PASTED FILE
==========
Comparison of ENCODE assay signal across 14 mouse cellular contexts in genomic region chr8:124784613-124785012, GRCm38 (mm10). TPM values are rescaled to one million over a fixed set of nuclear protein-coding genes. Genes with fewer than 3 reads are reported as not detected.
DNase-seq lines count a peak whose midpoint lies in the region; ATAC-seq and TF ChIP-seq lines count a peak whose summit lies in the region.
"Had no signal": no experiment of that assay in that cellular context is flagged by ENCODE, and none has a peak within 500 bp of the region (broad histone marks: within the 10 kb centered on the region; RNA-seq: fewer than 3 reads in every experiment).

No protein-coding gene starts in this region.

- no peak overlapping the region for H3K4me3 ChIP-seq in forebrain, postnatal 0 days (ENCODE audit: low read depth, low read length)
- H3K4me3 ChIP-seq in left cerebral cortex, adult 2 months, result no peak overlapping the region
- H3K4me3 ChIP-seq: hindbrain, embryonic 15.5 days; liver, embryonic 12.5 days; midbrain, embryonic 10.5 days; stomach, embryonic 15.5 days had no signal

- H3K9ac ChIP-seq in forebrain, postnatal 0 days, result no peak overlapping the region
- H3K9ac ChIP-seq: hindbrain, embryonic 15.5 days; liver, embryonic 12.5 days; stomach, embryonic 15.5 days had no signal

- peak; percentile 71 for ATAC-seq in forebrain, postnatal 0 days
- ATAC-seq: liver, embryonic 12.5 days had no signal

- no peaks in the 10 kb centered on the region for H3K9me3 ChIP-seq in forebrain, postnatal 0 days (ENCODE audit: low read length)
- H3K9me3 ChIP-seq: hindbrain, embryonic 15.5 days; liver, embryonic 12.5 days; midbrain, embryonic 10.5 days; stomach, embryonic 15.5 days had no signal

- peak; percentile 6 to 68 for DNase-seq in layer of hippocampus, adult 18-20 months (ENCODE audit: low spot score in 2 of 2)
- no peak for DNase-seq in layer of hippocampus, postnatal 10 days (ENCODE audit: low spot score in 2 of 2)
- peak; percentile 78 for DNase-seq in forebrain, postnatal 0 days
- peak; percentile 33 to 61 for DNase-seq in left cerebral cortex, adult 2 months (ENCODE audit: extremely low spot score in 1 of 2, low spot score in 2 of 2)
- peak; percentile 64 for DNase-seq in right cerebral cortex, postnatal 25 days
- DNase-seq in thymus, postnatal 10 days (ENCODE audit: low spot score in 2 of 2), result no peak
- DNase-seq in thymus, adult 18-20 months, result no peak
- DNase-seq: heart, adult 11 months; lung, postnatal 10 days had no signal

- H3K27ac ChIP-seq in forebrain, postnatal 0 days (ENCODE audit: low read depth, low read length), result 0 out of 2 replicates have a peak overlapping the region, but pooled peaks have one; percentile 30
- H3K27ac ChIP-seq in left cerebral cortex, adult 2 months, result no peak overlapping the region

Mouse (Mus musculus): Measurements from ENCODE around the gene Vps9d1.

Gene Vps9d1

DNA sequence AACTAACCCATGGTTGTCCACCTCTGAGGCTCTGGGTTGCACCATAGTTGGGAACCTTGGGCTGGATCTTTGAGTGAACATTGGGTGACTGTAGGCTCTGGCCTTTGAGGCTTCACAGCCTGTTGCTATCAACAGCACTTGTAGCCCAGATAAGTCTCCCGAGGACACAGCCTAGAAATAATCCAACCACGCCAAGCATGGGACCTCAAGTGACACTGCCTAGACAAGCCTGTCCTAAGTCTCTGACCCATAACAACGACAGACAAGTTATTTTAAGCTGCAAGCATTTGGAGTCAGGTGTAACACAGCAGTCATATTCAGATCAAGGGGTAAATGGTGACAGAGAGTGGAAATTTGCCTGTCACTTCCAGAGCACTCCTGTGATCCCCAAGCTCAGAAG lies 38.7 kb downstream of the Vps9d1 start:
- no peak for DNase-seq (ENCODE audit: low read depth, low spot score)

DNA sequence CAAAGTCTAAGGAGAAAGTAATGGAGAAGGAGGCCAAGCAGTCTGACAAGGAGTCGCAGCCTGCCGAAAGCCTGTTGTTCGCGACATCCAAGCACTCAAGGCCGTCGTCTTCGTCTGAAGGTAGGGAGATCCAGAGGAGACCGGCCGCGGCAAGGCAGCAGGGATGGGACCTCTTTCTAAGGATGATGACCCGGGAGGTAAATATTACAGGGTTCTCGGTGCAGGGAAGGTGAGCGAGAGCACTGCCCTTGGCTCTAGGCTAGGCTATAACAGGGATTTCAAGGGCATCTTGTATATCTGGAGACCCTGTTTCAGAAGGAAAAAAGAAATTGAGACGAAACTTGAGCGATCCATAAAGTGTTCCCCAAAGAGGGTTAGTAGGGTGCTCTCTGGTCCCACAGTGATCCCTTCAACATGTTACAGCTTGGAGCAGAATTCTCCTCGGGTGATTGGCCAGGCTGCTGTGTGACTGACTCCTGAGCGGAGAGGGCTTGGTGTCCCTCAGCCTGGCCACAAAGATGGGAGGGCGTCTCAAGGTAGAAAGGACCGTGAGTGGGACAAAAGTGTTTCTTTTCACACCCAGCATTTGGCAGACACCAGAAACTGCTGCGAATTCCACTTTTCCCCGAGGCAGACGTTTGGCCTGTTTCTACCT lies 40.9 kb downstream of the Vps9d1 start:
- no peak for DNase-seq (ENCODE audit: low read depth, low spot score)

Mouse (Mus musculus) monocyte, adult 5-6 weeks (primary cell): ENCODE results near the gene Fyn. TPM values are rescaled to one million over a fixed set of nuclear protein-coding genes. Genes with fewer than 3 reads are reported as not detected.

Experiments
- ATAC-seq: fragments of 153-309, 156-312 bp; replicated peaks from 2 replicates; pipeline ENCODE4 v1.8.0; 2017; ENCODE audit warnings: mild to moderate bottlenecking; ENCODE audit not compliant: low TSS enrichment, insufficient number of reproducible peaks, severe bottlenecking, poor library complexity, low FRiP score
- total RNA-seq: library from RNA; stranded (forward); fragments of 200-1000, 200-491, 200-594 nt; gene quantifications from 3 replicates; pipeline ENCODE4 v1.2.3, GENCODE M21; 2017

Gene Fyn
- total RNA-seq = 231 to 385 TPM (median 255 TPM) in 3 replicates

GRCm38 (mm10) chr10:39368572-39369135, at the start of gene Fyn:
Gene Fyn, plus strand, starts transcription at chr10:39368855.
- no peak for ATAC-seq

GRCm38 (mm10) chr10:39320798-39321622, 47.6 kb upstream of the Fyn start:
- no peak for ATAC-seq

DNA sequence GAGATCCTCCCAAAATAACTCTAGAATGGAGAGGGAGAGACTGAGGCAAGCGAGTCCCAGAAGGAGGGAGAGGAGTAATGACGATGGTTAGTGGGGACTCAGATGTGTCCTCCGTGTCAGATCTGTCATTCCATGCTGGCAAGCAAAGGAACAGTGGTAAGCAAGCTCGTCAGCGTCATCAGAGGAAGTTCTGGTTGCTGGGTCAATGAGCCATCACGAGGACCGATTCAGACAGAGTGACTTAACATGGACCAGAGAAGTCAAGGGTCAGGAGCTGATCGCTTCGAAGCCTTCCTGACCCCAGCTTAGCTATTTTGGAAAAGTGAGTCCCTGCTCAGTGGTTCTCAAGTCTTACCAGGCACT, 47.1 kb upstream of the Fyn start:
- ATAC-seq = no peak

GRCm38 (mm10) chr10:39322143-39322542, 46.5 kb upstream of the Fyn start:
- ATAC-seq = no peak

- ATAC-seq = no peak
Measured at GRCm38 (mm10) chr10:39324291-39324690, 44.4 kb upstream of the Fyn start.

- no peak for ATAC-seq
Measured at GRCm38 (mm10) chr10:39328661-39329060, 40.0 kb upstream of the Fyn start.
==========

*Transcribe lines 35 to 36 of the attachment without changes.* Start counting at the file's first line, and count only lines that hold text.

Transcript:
- total RNA-seq = 231 to 385 TPM (median 255 TPM) in 3 replicates

GRCm38 (mm10) chr10:39368572-39369135, at the start of gene Fyn: